28 Oct EPA’s dicamba decision and stakeholder updates from BASF, Bayer and Syngenta
Kansas Agribusiness Retailers Association has learned EPA has announced its decision on approving new five-year registrations for two dicamba products and extending the registration of an additional dicamba product. The full EPA press release, as well as stakeholder responses from BASF, Bayer and Syngenta are below.
All three registrations include new control measures to ensure these products can be used effectively while protecting the environment, including non-target plants, animals, and other crops not tolerant to dicamba.
“With today’s decision, farmers now have the certainty they need to make plans for their 2021 growing season,” said EPA Administrator Andrew Wheeler. “After reviewing substantial amounts of new information, conducting scientific assessments based on the best available science, and carefully considering input from stakeholders we have reached a resolution that is good for our farmers and our environment.”
Through today’s action, EPA approved new registrations for two “over-the-top” (OTT) dicamba products—XtendiMax with VaporGrip Technology and Engenia Herbicide—and extended the registration for an additional OTT dicamba product, Tavium Plus VaporGrip Technology. These registrations are only for use on dicamba-tolerant (DT) cotton and soybeans and will expire in 2025, providing certainty to American agriculture for the upcoming growing season and beyond.
To manage off-site movement of dicamba, EPA’s 2020 registration features important control measures, including:
- Requiring an approved pH-buffering agent (also called a Volatility Reduction Agent or VRA) be tank mixed with OTT dicamba products prior to all applications to control volatility.
- Requiring a downwind buffer of 240 feet and 310 feet in areas where listed species are located.
- Prohibiting OTT application of dicamba on soybeans after June 30 and cotton after July 30.
- Simplifying the label and use directions so that growers can more easily determine when and how to properly apply dicamba.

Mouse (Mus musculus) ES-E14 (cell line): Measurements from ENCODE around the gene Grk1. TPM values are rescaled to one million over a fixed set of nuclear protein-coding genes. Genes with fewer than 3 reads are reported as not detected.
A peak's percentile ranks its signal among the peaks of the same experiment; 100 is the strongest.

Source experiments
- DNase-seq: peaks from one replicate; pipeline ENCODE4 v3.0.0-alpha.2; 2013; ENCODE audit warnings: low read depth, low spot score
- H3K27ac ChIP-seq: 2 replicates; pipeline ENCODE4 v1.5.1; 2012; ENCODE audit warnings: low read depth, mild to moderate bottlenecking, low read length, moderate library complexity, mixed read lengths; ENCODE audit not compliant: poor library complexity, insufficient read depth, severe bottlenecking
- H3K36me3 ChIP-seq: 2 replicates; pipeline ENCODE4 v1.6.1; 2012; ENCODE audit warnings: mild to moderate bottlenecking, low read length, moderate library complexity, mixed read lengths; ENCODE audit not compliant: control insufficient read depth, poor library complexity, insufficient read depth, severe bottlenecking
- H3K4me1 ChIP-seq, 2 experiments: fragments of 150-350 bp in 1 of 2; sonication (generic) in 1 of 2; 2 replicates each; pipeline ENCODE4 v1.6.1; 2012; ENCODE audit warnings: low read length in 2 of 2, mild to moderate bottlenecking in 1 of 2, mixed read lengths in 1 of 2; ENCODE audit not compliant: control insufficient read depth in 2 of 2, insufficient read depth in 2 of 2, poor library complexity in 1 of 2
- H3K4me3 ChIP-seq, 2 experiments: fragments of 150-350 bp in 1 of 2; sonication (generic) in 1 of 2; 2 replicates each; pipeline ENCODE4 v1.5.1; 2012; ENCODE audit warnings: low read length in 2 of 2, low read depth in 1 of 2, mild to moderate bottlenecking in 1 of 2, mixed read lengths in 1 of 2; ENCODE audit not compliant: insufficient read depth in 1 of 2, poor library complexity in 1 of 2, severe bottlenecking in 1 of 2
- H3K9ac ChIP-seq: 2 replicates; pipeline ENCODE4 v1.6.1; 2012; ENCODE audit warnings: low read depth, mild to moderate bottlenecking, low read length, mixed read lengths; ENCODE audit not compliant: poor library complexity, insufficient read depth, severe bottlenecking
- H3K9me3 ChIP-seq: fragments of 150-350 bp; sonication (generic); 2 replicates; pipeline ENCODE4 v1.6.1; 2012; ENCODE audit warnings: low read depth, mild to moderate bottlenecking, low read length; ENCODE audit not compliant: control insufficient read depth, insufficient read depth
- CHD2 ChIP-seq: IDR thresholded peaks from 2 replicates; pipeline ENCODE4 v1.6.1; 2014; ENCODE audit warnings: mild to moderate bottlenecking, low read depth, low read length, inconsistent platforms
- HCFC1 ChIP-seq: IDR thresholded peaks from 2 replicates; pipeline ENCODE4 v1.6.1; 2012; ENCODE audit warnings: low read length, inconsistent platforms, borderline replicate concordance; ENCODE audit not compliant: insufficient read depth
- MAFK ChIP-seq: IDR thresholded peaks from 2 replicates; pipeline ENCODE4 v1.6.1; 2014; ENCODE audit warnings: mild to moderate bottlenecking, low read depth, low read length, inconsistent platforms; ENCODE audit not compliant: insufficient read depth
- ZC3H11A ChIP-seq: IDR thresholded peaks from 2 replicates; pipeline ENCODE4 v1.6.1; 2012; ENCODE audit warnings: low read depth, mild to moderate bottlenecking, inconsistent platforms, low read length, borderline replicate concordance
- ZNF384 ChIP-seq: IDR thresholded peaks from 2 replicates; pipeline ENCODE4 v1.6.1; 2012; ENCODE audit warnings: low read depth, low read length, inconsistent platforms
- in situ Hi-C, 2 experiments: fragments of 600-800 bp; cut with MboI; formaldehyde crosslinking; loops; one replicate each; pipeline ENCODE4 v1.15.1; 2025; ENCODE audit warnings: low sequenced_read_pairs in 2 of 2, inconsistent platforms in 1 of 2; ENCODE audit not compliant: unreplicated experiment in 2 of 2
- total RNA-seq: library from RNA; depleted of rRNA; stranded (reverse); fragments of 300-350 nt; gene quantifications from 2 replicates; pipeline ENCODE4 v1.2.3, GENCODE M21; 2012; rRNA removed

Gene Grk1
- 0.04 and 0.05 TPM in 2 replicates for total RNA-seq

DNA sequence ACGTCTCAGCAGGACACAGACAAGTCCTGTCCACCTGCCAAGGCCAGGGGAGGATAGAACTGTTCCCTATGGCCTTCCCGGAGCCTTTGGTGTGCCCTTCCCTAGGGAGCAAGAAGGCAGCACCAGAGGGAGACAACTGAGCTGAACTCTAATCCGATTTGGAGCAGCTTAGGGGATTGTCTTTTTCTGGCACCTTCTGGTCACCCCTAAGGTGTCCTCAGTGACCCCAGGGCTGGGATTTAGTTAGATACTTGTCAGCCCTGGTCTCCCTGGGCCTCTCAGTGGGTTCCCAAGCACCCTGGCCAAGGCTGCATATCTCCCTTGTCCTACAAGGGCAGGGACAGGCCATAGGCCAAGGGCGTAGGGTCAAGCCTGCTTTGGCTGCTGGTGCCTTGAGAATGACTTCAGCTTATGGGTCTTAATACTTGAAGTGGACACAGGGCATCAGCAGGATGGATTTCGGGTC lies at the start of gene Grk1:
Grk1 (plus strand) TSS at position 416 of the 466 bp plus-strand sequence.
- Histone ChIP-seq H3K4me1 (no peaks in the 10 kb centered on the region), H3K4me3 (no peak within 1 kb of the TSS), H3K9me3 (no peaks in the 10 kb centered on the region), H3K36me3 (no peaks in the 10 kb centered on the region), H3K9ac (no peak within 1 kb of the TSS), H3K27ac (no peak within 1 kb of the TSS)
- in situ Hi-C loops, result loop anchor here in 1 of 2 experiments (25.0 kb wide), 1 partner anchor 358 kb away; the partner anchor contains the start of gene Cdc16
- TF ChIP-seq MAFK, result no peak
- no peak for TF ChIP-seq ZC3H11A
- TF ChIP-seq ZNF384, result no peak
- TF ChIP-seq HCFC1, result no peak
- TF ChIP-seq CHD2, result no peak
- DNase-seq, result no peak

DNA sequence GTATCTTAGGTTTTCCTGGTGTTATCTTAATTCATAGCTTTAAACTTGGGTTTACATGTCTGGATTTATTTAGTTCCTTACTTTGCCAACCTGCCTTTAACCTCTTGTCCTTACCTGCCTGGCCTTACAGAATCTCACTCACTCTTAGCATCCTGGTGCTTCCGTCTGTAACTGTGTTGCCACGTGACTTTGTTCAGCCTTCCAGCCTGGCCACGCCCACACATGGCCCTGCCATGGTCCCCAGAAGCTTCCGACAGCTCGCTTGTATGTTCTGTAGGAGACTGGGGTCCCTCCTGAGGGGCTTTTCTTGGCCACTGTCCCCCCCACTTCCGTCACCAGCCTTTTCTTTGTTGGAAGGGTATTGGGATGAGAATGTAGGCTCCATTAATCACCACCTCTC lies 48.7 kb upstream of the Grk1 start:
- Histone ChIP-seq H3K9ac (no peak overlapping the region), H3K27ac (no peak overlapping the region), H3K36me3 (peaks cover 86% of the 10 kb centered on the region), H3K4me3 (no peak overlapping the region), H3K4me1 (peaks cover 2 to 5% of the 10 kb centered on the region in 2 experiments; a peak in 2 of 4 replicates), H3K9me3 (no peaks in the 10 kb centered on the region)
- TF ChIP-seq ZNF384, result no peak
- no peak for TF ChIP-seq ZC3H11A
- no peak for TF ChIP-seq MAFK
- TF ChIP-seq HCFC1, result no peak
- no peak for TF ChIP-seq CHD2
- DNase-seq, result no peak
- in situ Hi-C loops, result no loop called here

The 2020 registration labels also provide new flexibilities for growers and states. For example, there are opportunities for growers to reduce the downwind spray buffer for soybeans through use of certain approved hooded sprayers as an alternative control method. EPA also recognizes and supports the important authority FIFRA section 24 gives the states for issuing locally appropriate regulations for pesticide use. If a state wishes to expand the federal OTT uses of dicamba to better meet special local needs, the agency will work with them to support their goals.
This action was informed by input from state regulators, grower groups, academic researchers, pesticide manufacturers, and others. EPA reviewed substantial amounts of new information and conducted assessments based on the best available science, including making Effect Determinations under the Endangered Species Act (ESA). With this information and input, EPA has concluded that these registration actions meet Federal Insecticide, Fungicide and Rodenticide Act (FIFRA) registration standards.
EPA believes that these new analyses address the concerns expressed in regard to EPA’s 2018 dicamba registrations in the June 2020 U.S. Court of Appeals for the Ninth Circuit. Further, EPA concluded that with the control measures now required on labels, these actions either do not affect or are not likely to adversely affect endangered or threatened species.